Dec 01, Colombo: Sri Lanka's new President Gotabaya Rajapaksa says he will abolish the 19th Amendment to the Constitution enacted by the Unity Government in 2015, if the necessary majority in Parliament is obtained at the general election.
In an exclusive interview with the Suhasini Haidar of The Hindu during his visit to India, when asked if he planned to move to a more parliamentary system as envisaged by the 19th Amendment passed by his predecessor, he said the 19th Amendment, which curtailed powers of the executive presidency and introduced term limits, had proved to be a "failure", and should be scrapped.
"The 19th amendment (passed in 2015) is a failure and if we get 2/3rds majority in parliament we will drop it from the constitution. The only way you can even make the 19th amendment work is with two brothers (laughs) [at the top]."
The President said the unity government of President Maithripala Sirisena and Prime Minister Ranil Wickremesinghe did not have the stability to govern the country successfully.
"For a country to be governed successfully, you need stability. This was not the case during the Sirisena-Wickremsinghe government, where they were fighting all the time and there was no development. Without stability, investors won't come."
On the issue of rights for Tamil-majority areas, President Rajapaksa said he intends to focus on development of the region, not political issues as the previous push for devolution of powers has not changed the situation there and willing to discuss alternatives.
"Look, the 13th amendment is part of the constitution and is functional, except for some areas like control of police powers, which we can't implement. I am willing to discuss alternatives to that."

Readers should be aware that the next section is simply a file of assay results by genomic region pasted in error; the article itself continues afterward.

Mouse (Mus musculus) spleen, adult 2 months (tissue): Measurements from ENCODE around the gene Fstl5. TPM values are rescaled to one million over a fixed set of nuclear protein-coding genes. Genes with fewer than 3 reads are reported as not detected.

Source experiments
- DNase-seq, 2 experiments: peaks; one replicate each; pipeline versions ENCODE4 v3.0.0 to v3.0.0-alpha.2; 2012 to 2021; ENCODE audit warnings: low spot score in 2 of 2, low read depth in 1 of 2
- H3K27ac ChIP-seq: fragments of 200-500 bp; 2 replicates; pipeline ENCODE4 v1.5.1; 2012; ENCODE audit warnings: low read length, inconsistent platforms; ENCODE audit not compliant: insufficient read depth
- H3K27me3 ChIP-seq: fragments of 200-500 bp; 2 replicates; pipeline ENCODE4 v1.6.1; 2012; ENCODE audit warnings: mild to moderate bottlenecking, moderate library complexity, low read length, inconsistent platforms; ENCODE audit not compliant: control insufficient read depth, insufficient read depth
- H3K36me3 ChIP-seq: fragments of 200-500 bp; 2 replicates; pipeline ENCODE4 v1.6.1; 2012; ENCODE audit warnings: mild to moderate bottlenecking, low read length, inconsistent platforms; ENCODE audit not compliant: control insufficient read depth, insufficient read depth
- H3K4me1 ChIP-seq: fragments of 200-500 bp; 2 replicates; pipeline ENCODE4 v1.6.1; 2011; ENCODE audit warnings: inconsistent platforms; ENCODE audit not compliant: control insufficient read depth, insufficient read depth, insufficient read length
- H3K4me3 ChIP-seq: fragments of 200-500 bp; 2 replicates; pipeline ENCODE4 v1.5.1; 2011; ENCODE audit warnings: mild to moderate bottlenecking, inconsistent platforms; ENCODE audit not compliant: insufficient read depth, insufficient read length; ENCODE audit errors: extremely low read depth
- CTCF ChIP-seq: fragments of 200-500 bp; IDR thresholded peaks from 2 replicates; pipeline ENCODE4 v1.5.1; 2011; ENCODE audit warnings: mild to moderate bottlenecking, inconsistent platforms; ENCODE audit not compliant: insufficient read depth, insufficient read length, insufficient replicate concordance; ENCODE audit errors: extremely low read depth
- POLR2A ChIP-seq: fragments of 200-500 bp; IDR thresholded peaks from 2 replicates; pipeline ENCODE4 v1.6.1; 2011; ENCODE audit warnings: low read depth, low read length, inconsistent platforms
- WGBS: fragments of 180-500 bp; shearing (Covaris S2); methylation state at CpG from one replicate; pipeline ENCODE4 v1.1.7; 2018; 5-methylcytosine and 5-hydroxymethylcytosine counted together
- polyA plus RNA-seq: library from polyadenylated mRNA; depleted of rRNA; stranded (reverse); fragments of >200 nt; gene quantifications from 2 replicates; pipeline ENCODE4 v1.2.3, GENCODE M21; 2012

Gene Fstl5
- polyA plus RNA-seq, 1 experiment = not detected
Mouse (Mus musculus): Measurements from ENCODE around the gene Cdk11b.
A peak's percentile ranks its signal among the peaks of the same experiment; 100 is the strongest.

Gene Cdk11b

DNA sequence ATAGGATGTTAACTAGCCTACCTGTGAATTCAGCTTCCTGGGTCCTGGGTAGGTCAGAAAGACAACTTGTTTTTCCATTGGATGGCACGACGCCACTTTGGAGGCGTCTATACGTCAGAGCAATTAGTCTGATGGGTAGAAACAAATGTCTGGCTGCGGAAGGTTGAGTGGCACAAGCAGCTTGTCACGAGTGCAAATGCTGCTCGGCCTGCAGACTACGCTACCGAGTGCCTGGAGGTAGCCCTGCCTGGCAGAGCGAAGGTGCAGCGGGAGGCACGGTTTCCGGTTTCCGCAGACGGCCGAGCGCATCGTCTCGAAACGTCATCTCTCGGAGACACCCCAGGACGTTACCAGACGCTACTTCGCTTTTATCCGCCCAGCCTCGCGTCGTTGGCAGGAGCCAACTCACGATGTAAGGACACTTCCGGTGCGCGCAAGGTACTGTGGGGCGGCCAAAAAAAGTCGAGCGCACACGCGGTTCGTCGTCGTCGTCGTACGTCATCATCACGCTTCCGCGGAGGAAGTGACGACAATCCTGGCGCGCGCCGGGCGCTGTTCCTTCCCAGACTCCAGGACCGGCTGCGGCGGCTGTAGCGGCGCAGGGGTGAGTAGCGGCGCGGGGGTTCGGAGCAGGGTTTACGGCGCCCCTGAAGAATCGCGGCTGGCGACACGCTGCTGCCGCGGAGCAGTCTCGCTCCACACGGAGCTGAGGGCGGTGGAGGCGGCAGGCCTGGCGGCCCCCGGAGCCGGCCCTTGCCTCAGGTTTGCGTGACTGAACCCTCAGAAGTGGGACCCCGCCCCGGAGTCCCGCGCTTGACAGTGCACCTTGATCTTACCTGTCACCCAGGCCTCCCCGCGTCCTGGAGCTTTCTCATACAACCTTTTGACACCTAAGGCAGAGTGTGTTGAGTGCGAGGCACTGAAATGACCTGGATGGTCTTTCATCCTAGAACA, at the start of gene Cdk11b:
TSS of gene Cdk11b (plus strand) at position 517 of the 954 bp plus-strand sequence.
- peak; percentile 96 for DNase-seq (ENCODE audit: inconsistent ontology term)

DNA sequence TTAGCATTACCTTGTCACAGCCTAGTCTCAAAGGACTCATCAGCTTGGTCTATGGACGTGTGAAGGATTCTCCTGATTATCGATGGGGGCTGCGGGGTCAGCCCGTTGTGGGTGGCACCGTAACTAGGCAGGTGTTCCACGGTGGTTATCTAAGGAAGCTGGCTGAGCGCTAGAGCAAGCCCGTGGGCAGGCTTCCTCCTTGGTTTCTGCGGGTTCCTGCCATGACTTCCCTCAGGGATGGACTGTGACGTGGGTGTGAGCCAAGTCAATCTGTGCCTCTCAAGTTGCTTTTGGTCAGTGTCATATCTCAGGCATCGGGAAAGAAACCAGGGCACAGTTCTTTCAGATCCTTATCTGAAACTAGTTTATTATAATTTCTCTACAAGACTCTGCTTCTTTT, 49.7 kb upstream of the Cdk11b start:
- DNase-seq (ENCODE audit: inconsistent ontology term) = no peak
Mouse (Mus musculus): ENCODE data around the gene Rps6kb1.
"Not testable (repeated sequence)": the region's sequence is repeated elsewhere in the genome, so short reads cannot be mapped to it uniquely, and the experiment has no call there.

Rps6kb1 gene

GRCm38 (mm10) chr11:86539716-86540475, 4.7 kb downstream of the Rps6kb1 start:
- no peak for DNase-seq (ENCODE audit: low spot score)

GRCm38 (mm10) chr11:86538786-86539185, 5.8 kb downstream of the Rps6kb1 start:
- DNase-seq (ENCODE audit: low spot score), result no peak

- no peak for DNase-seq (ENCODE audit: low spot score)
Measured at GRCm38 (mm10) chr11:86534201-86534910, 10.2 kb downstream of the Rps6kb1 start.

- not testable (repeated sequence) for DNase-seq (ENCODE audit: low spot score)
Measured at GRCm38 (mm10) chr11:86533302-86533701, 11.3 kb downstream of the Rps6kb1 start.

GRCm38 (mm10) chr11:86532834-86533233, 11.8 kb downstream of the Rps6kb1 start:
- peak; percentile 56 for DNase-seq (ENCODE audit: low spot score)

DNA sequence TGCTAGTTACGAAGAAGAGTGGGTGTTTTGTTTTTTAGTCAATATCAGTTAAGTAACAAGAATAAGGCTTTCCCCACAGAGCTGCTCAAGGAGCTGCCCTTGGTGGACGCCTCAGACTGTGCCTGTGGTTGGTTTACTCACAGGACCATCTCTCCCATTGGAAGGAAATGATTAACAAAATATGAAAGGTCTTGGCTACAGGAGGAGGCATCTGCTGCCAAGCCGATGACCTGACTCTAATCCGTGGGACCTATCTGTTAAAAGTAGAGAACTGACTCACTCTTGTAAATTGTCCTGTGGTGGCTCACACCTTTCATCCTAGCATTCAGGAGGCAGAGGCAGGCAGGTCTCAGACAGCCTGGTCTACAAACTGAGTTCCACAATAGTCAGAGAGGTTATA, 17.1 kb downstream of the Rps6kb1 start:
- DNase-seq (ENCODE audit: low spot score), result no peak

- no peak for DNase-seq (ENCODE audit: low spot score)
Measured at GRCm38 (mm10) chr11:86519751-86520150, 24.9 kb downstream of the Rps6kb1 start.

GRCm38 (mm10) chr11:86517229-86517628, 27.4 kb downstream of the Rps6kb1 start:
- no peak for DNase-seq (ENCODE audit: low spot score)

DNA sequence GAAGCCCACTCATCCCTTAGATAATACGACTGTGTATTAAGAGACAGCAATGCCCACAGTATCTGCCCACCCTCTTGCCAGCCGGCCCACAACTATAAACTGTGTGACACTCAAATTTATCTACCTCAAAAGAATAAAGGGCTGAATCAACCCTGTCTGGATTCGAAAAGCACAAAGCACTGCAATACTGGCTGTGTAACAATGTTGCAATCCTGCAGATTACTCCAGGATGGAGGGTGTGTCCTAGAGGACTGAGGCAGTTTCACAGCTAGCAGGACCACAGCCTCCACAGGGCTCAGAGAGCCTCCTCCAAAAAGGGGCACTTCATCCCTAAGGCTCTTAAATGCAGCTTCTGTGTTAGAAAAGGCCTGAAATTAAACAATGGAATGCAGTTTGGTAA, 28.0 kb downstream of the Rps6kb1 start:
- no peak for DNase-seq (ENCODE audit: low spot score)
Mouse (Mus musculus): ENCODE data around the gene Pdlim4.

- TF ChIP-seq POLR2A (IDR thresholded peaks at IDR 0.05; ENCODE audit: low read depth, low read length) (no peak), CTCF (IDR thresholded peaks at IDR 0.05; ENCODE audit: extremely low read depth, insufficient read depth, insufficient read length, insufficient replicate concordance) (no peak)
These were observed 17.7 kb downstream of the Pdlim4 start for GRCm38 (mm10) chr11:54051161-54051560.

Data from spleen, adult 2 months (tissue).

The President said it is more important to give the [Tamils] development, and a better living. In terms of freedoms, and political rights there are already provisions in the constitution.
"But I am clear that we have to find ways to directly benefit people there through jobs, and promoting fisheries and agriculture. We can discuss political issues, but for 70 odd years, successive leaders have promised one single thing: devolution, devolution, devolution. But ultimately nothing happened."
He said full devolution of powers as promised by the 13th Amendment to the Constitution in 1987 could not be implemented "against the wishes and feeling of the majority [Sinhala] community."
"Anyone who is promising something against the majority's will is untrue. No Sinhala will say, don't develop the area, or don't give jobs, but political issues are different."
In an interview with Padma Rao Sundarji, editor of Hindustan Times, the President reiterating his views said the 13th Amendment need certain changes since the amendment has certain areas which can't be implement as they are and questioned why the Tamil politicians always insist on "devolution" instead of focusing on development.
"But why have we always been trying to approach the so-called "Tamil question" from only one angle? Our Tamil politicians have been speaking of devolution and other models since Sri Lanka's independence. But even they must realize that they were not taking into consideration the development of those provinces, addressing the problems of the people there -- and those are employment, education, issues with fisheries, agriculture, etc. One has to move forward. These are issues that I want to tackle while discussing the overall framework."
The President stressed that the "certain things that are suspicious to the majority community" cannot be implemented
"If you come out with certain things that are suspicious to the majority community, they cannot be implemented. That is a reality. If you ask anyone in our government whether we must give our Tamil citizens the same opportunities, the right environment -- whether in religious matters or otherwise -- to live in dignity, nobody will disagree with you. That is no problem. But unfortunately, Tamil political leaders have been harping only on the one thing since independence and they are getting nowhere. So they have to be realistic."
The President calling on the Tamil politicians to "go to the people of the area, look after their livelihoods, develop these areas, address their issues, work with them," said he is willing to do so.